I love when I read something that sums things up and make me go "wow, that's exactly right". I also love quotes or statements that cause me to go "what the heck does that mean?" and forces me to think. I think the hallmark of all of the great thinkers is not so much their ability to think but their ability to make you think. Although I am only really superficially familiar with his work whenever I encounter a quote of Ralph Waldo Emerson I have generally had to stop and think. If you aren't familiar with him, Emerson is considered by most to be the leader of the transcendental movement in America. He was an essayist, poet and lecturer. The quote below is from his essay Self-Reliance, likely his most well-known work. I'm making a study of his work a future endeavor of mine but sometimes I feel there is a certain advantage to coming to my own conclusions and then reading the work of the great thinkers after I have done my own thinking.

"A foolish consistency is the hobgoblin of simple minds". It does have further context but this is the sentence that is commonly repeated. A well-known quote that I first heard years ago, and that suddenly I'm hearing quite frequently. This tells me it's important and I should pay attention to it, that there is something to be learned there.

I have been giving great consideration to these words as of late. I have a somewhat vague idea of what I think Emerson meant to say but somehow explaining it seems to elude me. I thought I might try to apply it in a practical way to the things I've been trying to accomplish in my life. That maybe by putting it in practical terms I could explain what I feel that Emerson meant us to learn from that sentence.

These goals of mine include familiar themes. They include exercising regularly and eating healthier food, becoming a better parent, writing regularly, and being more patient, understanding, kind, and compassionate. I thought maybe the best way to approach this would be to take each of these things and see how I could find out if the wisdom of Emerson's observation could be applied in a practical sense.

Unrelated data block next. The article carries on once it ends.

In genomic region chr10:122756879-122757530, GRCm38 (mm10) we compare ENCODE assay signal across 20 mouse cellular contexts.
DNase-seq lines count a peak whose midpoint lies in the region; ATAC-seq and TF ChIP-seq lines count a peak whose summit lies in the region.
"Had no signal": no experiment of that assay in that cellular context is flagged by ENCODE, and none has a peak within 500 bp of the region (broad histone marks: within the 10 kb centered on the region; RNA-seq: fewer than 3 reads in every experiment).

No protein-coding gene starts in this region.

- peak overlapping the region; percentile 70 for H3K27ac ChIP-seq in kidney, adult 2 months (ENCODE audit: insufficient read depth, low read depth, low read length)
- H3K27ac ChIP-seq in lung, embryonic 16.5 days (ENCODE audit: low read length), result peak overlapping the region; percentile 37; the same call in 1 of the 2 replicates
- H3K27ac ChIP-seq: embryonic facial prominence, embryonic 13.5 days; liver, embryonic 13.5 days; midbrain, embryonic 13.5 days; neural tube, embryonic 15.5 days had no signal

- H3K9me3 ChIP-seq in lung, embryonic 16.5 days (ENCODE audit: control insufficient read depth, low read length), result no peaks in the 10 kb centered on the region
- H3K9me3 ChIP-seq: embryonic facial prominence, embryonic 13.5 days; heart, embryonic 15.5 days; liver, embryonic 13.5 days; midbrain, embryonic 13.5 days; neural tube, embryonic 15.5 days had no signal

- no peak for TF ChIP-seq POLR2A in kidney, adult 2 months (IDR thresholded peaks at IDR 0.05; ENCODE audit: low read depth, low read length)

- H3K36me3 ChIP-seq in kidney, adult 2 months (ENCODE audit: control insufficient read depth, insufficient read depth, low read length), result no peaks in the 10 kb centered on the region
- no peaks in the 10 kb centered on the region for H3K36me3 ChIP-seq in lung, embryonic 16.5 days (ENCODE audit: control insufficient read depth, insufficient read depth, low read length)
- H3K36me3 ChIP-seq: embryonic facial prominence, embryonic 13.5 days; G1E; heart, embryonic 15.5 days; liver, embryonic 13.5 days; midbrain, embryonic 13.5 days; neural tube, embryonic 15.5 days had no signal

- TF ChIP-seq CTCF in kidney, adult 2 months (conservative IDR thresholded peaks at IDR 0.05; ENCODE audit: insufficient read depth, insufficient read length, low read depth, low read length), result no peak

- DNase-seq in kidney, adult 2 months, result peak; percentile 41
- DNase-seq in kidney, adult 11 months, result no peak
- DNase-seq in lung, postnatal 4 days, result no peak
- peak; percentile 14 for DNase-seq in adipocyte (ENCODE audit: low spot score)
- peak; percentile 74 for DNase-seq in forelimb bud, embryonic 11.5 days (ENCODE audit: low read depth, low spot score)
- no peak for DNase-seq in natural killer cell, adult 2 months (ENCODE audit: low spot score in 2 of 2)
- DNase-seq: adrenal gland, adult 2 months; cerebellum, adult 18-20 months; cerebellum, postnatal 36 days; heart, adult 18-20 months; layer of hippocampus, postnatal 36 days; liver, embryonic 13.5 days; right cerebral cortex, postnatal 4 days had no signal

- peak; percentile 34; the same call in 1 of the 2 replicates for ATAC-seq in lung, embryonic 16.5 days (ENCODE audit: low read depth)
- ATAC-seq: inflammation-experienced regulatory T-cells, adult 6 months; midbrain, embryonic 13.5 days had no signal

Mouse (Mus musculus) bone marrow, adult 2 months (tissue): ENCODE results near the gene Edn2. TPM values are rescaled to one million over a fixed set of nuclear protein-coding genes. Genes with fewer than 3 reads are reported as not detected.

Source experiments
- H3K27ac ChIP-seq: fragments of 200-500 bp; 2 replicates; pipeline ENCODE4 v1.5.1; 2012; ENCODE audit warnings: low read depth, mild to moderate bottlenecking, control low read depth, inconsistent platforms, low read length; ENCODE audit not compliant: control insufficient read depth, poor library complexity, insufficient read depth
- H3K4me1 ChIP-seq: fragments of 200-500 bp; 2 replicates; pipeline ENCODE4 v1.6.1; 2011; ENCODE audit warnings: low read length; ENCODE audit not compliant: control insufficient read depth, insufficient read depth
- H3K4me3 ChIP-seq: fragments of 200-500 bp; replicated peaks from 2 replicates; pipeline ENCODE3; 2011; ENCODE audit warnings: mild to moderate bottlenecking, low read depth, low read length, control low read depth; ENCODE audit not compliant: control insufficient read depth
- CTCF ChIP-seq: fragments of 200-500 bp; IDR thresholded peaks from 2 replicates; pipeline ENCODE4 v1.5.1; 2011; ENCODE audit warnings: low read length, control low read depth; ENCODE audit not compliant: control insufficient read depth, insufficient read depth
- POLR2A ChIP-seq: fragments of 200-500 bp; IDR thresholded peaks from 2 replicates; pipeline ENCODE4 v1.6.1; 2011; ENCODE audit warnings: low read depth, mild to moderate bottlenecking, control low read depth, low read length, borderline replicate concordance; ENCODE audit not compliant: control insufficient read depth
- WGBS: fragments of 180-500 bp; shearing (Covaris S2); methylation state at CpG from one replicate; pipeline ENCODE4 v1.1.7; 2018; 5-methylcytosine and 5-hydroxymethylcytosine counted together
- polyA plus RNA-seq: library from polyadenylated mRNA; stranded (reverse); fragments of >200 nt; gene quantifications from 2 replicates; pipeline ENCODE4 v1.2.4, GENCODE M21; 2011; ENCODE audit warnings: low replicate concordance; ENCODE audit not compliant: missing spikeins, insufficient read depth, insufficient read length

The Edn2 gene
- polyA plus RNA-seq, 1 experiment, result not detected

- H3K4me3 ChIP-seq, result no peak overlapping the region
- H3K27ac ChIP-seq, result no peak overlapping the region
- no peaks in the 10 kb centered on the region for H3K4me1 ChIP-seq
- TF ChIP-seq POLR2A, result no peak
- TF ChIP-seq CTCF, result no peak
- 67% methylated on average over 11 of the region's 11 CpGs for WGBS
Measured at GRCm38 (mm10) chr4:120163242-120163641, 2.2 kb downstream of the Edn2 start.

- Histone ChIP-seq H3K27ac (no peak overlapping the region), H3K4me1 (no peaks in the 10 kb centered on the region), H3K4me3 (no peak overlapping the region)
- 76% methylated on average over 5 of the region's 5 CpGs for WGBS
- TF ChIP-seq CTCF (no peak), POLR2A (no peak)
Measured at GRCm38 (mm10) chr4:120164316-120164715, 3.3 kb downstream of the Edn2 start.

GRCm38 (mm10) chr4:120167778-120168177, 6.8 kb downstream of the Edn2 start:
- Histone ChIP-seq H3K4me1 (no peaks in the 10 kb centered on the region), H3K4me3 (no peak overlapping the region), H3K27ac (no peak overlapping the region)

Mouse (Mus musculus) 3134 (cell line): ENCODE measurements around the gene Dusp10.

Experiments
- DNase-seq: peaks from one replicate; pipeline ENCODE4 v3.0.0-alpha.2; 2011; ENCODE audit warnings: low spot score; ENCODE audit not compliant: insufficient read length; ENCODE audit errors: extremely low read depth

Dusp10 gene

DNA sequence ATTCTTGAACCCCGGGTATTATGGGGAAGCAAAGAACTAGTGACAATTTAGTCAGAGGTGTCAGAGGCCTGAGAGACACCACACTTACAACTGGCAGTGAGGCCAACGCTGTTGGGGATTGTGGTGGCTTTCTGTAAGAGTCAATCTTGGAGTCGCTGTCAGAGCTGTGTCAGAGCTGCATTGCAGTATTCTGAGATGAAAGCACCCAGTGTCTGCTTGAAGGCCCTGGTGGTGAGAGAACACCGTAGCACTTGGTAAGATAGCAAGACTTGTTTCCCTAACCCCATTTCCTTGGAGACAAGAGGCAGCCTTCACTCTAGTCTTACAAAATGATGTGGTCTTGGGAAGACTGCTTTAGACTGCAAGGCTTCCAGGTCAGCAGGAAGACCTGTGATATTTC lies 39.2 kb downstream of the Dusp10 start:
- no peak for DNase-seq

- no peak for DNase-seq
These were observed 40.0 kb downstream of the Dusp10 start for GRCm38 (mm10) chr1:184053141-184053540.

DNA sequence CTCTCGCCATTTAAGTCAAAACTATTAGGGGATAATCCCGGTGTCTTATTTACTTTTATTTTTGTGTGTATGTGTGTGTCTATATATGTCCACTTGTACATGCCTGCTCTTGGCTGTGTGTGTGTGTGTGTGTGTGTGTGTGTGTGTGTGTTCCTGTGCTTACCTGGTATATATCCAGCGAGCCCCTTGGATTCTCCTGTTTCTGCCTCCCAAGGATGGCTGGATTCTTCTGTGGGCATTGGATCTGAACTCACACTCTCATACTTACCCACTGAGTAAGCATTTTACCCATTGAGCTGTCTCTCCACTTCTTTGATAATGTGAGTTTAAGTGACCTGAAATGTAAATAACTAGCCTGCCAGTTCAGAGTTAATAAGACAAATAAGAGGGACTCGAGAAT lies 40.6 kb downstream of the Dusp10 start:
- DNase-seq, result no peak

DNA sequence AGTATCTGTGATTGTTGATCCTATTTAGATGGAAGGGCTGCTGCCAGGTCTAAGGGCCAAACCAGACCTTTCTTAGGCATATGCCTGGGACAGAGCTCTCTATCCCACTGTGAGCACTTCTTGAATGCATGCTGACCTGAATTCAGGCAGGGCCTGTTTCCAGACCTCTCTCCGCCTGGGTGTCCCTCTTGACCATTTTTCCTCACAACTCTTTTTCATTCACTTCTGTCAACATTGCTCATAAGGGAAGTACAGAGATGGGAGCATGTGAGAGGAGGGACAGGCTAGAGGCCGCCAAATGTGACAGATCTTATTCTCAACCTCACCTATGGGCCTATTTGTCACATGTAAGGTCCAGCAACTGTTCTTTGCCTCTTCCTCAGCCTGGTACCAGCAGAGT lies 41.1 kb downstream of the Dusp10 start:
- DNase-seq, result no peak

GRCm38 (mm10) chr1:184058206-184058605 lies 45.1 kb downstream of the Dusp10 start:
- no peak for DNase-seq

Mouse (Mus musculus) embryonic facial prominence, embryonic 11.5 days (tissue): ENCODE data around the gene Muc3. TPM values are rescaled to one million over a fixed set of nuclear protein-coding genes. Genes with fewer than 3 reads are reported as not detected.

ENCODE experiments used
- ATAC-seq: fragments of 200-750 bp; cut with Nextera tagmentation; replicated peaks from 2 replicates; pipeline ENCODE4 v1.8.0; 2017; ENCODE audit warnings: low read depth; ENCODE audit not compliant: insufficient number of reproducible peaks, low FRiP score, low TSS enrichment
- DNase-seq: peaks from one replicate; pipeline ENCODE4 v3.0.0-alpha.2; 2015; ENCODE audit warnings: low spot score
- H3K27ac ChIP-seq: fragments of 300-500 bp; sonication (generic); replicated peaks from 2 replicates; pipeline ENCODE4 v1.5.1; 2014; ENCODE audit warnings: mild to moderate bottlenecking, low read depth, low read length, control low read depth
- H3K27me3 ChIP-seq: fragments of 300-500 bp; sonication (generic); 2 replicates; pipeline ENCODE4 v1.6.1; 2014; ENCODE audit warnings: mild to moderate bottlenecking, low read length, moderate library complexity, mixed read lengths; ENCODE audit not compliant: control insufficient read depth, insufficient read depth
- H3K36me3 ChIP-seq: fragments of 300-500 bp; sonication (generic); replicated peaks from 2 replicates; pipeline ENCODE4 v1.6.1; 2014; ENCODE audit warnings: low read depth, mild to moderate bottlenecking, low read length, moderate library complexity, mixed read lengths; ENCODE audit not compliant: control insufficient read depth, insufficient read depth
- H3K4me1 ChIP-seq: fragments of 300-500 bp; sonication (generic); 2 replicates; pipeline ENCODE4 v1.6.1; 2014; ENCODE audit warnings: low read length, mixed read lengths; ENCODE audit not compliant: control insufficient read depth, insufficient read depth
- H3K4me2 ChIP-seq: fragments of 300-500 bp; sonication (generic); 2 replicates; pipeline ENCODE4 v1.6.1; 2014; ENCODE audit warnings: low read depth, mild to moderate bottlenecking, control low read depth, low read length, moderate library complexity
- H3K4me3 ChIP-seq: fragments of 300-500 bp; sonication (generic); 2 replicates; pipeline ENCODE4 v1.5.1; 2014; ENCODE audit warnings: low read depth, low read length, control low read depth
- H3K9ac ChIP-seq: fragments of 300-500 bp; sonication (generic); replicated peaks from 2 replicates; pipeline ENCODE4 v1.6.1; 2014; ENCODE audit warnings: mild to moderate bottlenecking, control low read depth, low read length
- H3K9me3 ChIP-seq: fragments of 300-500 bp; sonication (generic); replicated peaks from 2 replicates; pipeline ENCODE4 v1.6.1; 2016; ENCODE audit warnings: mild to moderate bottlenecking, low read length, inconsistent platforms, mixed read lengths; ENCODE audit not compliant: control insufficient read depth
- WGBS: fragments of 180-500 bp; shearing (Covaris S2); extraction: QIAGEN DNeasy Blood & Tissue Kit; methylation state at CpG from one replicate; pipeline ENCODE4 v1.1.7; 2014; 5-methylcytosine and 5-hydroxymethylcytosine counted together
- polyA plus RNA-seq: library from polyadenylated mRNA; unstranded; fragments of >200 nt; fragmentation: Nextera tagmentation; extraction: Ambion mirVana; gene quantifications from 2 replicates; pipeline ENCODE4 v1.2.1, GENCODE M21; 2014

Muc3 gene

Let's start with the first of my goals, exercising and eating healthier. The diet industry is a multi billion dollar industry. Everybody has a plan. Eat carbs, don't eat carbs, eat green, eat your colours, eat only bananas for breakfast, eat only grapefruit for lunch, high glycemic, low glycemic, no glycemic. Then throw in the exercise plans, Tao-Bo, Yoga-Belly-Booty-Ballet, the all too familiar "movie star/model puts out an exercise video that guarantees you will be 5ft 11 and 102 lbs in six weeks" And of course none of it works because we can't stick to it. It's too hard to do. We are trying to form new habits. Old habits are hard to break and new habits are hard to form. And in this whole thing is the foolish consistency. Diets fail because we aren't consistent. Exercise plans fail because we fail to stick to them. Consistence seems like the key but if it is then why is it so hard to be consistent? I think it's because consistency isn't natural. I think Emerson is right when I apply it to diet. He's on to something. Consistency forces us to do something that doesn't feel right. What if we aren't supposed to be consistent? What if that's a completely wrong concept? And if it is, now what? What are we supposed to do? Keep eating the Krispie Kremes, continue vegetating on the couch in front of reality TV, living vicariously through Gene Simmons Family Jewels and the Bachelor? I don't think so. I think that we are supposed to exercise and we are supposed to eat good healthy food. But we aren't supposed to make a job of it. We aren't supposed to make it that important. I'm sucking on a lollipop. My daughter just offered it to me and I wanted it. I refuse to care that I've broken some diet rule because there should be no rules, just guidelines, and secondly, because I have a huge pot of rice and beans full of nutrition waiting for my dinner and I've had a nice relaxing walk today in the sunshine and my life is in balance. And I may or may not do that tomorrow. And if, over the course of the next few weeks, month and years I continue to live in a balanced, healthy way, most of the time, with very little effort that will translate into physical wellness.